October 20, 2015 at 7:39 am ET
Recently, the United States and 11 other nations finished final negotiations for the Trans-Pacific Partnership (TPP) Agreement, the proposed trade pact that stands to influence nearly 40 percent of the world’s global trade. The agreement has been marred by disagreement, with congressional representatives, presidential candidates and corporations voicing their perspective on the treaty. Further adding to the drama, WikiLeaks has published what it believes to be the full text of the chapter on intellectual property including exclusivity for biologic drugs, prompting speculation on the impact of the stated provisions on intellectual property and biosimilars adoption.
While such disclosures avow to the authenticity of their information, many of the specifics of the agreement as relating to the exclusivity period for biologics are at best still vague. It is unknown to what extent this mirrors the final language in the agreement. It will be essential to understand if the nature of “exclusivity,” (data or marketing), transition periods for countries which have different or no exclusivity, and the context of “other measures”. Hence, the agreement could significantly increase patient access and drive innovation – a fair compromise – or, the agreement could reduce access through the delay of biosimilar introduction in member countries.
As has been noted by many, the TPP has the potential to modify regulations and alter tariffs across industries, including biopharmaceuticals. Most concerning within this rubric is access to biosimilars – biologic drugs deemed, in the language of the Food and Drug Administration (FDA), as without clinically meaningful differences to a reference product. While a biosimilars market has existed in geographies such as Europe and Australia as well as other Asian-Pacific countries for years, the United States only established regulations for biosimilars in 2010. It is clear, given the experience within other countries, the importance of these therapies in decreasing healthcare costs for all stakeholders, as documented in those regions where biosimilars have been adopted. If the TPP Agreement creates longer periods of exclusivity for biologics, it will put out of reach such medications for millions of patients in the region.
Without question, the development and manufacturing of biologics is costly. However, finding solutions to address these costs to a diverse set of populations and patients is not to reward ongoing monopolistic environments, by devices such as expanded exclusivity periods, but by rewarding innovation. Biosimilars represent copies of reference products without clinically meaningful differences for patients; however, the bioanalytical science and the manufacturing systems upon which this is based have taken years of research and development, with significant invested resources. Biosimilars are a disruptive innovation which provide competition and lowers prices. These lower costs translate to greater access, which saves patient lives and relieves suffering. The TPP Agreement, with the caveats on finality of language noted, may impact countries with and without healthy payer systems, minimizing patient access and effectively prohibit availability to important specialty medications.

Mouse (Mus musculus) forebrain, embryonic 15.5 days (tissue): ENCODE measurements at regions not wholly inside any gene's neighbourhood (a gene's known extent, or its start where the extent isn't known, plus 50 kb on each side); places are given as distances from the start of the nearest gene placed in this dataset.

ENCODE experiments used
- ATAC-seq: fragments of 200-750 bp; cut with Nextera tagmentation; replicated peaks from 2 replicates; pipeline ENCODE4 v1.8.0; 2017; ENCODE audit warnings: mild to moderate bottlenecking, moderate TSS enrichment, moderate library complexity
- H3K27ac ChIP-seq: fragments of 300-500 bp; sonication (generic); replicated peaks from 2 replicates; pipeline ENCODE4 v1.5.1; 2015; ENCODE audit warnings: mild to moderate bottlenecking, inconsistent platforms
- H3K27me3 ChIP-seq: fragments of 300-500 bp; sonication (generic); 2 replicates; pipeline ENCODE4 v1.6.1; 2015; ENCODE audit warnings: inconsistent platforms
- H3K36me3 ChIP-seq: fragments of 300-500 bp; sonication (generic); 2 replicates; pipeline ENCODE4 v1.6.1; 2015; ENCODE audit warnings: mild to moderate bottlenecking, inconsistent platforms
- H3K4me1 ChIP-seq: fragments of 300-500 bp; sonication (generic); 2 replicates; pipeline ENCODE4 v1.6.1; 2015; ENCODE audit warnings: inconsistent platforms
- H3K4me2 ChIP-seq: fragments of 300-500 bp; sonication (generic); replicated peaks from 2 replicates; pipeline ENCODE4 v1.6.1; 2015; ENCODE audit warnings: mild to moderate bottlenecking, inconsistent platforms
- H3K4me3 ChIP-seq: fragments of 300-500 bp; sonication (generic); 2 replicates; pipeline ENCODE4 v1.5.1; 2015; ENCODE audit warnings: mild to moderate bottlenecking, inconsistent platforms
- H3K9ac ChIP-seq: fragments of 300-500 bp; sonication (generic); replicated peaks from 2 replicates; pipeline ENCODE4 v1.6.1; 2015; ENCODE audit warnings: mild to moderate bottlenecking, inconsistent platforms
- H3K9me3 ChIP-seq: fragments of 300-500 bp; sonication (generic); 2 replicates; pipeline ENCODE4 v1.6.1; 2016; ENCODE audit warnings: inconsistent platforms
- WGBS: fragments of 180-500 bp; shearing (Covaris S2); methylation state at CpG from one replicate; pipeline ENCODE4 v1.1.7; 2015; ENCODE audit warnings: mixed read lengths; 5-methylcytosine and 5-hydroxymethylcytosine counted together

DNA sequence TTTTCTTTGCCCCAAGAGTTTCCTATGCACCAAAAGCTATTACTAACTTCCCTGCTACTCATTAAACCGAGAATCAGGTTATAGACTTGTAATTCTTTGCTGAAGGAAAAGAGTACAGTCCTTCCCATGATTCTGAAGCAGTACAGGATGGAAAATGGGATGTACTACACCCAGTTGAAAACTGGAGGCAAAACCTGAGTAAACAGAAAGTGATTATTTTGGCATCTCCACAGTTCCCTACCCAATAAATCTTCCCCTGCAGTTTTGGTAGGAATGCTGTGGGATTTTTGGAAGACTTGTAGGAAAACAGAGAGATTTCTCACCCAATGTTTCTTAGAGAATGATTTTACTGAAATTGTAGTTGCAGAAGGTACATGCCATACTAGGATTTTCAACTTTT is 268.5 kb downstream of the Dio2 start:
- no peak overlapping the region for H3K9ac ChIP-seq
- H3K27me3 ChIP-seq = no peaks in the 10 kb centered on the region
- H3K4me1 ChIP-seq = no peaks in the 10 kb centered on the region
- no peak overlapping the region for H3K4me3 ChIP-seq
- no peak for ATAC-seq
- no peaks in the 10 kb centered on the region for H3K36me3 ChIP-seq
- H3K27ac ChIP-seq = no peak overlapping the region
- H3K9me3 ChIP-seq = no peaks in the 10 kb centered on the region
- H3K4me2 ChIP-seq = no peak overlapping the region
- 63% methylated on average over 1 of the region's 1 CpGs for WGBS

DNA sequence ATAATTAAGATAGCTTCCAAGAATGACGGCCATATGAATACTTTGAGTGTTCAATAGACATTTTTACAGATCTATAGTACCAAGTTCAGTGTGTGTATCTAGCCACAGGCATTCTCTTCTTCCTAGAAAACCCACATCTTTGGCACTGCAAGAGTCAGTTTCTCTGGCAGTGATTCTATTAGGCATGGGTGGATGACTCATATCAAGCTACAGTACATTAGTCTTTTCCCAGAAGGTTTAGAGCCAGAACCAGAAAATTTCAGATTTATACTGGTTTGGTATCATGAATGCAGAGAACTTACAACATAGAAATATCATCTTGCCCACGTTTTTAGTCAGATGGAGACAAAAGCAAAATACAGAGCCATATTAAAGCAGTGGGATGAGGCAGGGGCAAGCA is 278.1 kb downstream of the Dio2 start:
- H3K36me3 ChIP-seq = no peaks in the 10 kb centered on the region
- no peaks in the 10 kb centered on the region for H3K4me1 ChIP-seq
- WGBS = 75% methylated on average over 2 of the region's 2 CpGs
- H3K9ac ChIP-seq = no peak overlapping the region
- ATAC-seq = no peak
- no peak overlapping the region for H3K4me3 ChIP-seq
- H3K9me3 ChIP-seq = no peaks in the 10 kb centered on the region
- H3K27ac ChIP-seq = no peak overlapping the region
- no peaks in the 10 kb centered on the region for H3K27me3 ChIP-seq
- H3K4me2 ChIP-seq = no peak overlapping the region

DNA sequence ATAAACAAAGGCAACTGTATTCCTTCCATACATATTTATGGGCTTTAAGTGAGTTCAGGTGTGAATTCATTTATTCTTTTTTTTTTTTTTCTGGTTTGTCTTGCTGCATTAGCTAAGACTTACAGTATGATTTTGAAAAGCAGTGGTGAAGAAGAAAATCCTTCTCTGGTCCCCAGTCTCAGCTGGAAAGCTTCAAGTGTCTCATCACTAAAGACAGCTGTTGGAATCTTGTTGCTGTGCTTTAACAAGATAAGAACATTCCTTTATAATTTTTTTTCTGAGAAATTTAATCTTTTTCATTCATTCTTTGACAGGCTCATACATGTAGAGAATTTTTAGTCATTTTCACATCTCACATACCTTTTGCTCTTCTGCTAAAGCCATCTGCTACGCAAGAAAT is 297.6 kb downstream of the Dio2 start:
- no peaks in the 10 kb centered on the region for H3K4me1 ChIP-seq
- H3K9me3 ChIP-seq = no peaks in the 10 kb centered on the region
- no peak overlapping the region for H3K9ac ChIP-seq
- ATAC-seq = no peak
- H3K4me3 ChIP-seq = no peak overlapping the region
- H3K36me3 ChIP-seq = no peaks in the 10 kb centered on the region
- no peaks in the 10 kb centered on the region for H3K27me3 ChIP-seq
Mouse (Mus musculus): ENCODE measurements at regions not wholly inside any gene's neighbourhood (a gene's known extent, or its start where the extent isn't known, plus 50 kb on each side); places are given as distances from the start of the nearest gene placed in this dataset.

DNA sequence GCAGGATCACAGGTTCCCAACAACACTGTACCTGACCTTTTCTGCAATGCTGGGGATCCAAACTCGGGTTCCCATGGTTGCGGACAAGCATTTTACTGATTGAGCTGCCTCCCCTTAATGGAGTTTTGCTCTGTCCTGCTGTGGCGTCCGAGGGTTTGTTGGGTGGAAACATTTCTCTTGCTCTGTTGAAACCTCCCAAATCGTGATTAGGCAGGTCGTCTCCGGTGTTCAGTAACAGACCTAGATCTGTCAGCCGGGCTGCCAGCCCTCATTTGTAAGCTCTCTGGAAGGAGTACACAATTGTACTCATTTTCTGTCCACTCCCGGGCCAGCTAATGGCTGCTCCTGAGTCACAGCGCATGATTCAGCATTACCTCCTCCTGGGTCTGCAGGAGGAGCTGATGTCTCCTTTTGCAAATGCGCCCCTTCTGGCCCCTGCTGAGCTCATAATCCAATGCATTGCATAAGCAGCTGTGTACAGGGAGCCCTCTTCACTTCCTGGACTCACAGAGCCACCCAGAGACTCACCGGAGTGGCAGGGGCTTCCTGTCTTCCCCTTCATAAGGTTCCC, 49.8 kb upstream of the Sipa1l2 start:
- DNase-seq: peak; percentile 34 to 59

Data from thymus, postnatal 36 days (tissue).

Rather than reinforcing monolithic industries, legislators and policymakers must encourage marketplace competition, putting patient access first for the 800 million people in the countries under which the TPP Agreement applies. As Congress looks towards and eventual vote and potential affirmation of the agreement, they must consider the full impact of the TPP Agreement upon all global stakeholders, supporting regulations that avoid protectionism, and rather drive innovation.
Dr. Bert Liang is the founding and current CEO of Pfenex Inc., a biologics company focused on the development of biodefense products and providing access to biosimilars. Dr. Liang acts as the Chair of the Biodefense Policy Advisory Committee of BIO, and was recently elected inaugural Chair of the Biosimilars Council, a division of the Generic Pharmaceuticals Association.